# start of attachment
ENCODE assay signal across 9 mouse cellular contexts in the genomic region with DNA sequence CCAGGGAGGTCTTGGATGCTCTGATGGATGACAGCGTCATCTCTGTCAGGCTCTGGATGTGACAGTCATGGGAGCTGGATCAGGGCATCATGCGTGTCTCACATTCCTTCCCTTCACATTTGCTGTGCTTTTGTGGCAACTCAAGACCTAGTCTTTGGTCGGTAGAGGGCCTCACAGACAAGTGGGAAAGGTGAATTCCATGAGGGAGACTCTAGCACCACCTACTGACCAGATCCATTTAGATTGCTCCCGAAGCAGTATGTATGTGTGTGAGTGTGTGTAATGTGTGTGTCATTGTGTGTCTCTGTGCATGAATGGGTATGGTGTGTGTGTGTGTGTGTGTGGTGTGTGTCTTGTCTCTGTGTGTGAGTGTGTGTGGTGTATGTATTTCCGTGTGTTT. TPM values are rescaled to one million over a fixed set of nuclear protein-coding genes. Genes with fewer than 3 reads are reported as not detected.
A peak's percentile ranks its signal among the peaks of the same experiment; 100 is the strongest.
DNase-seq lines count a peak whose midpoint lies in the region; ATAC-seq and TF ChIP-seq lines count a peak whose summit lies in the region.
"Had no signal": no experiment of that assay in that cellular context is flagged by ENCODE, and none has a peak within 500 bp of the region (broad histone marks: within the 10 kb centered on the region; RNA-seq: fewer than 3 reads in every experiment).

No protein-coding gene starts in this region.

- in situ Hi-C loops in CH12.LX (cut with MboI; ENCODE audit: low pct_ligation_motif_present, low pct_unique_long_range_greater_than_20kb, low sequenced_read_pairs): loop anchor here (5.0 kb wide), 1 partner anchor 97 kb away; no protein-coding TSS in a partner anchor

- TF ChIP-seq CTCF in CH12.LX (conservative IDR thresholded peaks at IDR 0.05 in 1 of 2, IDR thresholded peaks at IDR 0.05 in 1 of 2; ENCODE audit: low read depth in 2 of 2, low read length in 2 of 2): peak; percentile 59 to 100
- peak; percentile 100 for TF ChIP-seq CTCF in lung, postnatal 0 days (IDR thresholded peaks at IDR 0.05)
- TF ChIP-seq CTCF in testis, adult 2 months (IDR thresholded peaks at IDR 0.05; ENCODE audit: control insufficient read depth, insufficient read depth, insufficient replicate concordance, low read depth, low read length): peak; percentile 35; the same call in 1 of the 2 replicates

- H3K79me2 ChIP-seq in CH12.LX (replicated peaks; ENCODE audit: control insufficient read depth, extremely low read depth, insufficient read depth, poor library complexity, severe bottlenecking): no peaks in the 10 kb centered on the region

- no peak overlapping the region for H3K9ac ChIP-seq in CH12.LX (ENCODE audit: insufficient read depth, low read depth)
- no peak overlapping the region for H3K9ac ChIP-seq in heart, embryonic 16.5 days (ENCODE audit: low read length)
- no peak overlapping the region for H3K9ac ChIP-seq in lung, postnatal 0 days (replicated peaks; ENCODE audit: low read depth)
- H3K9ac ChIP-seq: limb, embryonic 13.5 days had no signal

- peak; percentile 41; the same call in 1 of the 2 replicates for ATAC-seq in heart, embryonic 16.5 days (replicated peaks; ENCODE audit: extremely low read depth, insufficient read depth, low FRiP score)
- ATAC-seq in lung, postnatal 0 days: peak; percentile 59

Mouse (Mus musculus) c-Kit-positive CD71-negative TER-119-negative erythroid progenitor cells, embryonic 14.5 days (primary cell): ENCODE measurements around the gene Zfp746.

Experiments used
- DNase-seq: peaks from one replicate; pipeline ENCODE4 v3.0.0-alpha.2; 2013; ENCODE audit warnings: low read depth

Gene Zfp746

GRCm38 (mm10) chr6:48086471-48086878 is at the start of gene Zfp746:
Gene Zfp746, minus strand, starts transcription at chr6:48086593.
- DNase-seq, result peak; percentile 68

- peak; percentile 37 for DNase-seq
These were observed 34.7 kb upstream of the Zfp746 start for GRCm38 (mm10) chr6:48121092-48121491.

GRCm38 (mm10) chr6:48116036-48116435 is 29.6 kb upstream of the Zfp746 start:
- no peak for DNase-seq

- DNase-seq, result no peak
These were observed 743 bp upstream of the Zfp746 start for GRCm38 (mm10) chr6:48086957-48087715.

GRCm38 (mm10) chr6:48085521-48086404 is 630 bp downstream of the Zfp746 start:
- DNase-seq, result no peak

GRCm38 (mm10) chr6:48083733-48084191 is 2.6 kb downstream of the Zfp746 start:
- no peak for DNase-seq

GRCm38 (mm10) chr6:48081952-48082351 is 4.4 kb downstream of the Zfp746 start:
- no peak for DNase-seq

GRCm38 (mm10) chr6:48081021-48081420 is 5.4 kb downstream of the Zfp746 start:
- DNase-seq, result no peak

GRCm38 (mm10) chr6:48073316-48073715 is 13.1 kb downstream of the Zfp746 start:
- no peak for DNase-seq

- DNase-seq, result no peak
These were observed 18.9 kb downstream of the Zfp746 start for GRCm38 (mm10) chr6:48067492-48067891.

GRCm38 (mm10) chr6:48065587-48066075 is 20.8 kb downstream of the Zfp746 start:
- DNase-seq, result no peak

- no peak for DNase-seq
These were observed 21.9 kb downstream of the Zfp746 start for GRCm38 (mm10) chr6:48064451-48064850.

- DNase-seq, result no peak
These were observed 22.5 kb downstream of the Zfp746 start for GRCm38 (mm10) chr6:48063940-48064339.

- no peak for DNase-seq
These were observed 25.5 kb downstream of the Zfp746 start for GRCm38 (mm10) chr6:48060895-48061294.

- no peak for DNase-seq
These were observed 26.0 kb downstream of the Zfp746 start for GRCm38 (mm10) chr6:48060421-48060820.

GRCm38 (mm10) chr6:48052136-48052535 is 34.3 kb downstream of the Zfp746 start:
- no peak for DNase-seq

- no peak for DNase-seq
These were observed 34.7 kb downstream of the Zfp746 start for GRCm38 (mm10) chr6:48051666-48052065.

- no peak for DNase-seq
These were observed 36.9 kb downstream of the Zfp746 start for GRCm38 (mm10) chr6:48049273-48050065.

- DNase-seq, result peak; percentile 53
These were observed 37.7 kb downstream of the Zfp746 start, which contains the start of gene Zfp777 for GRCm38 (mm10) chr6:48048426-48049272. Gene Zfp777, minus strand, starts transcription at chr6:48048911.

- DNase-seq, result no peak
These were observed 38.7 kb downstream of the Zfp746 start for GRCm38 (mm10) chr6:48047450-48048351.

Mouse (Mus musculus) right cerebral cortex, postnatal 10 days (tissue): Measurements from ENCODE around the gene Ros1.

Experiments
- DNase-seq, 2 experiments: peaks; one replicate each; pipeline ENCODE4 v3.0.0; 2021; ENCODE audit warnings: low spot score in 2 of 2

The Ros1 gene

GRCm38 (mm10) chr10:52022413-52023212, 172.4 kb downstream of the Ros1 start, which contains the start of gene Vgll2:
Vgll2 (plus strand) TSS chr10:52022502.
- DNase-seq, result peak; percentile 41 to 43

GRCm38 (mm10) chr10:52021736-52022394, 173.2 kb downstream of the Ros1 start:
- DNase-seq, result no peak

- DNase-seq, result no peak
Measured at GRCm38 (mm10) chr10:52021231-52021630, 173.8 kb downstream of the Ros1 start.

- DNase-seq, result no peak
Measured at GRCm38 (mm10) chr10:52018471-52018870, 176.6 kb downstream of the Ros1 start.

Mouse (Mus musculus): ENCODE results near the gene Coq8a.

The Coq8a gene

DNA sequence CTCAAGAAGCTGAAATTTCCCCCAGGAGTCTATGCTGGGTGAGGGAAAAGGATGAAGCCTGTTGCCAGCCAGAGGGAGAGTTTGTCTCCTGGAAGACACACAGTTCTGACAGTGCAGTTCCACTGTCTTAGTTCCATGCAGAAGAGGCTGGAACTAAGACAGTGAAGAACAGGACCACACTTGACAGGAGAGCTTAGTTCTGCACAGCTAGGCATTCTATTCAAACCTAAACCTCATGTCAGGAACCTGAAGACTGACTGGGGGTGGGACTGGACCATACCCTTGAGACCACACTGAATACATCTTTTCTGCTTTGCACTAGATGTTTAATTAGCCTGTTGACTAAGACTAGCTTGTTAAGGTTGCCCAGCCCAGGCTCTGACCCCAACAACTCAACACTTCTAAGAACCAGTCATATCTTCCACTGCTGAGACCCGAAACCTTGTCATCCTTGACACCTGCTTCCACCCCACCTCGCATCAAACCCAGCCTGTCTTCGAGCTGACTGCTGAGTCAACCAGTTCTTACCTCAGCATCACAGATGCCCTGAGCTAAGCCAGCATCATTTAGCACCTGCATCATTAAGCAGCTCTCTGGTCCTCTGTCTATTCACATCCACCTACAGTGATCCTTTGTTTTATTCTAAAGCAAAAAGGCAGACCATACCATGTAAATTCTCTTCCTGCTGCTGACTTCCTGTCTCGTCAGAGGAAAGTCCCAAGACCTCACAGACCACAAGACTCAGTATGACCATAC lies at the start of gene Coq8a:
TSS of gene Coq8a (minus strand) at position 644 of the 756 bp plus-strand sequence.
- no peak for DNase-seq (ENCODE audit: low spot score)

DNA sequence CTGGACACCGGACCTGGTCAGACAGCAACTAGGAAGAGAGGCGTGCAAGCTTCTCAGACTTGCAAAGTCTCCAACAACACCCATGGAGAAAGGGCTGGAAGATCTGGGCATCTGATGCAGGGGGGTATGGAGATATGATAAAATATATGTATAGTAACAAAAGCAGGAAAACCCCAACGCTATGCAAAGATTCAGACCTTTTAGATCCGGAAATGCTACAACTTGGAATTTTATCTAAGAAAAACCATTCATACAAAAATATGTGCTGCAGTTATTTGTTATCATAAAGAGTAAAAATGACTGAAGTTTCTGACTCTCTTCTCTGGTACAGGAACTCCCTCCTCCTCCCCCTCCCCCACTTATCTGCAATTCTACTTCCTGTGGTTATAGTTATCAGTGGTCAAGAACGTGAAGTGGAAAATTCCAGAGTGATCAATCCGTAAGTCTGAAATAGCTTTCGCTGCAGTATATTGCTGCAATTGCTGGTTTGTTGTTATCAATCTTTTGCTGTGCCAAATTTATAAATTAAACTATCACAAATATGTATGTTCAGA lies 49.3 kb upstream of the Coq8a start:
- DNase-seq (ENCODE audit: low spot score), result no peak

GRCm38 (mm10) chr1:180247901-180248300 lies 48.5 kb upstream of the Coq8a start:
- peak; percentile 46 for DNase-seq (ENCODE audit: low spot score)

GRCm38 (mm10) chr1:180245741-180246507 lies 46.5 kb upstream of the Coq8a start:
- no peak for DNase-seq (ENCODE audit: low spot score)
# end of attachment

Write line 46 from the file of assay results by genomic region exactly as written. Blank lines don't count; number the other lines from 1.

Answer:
- DNase-seq, result no peak